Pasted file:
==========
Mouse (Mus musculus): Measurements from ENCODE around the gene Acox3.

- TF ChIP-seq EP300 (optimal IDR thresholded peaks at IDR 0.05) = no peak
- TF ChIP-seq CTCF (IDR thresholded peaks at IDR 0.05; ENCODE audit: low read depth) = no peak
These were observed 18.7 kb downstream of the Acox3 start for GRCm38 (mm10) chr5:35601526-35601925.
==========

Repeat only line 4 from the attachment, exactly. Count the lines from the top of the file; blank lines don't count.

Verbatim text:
These were observed 18.7 kb downstream of the Acox3 start for GRCm38 (mm10) chr5:35601526-35601925.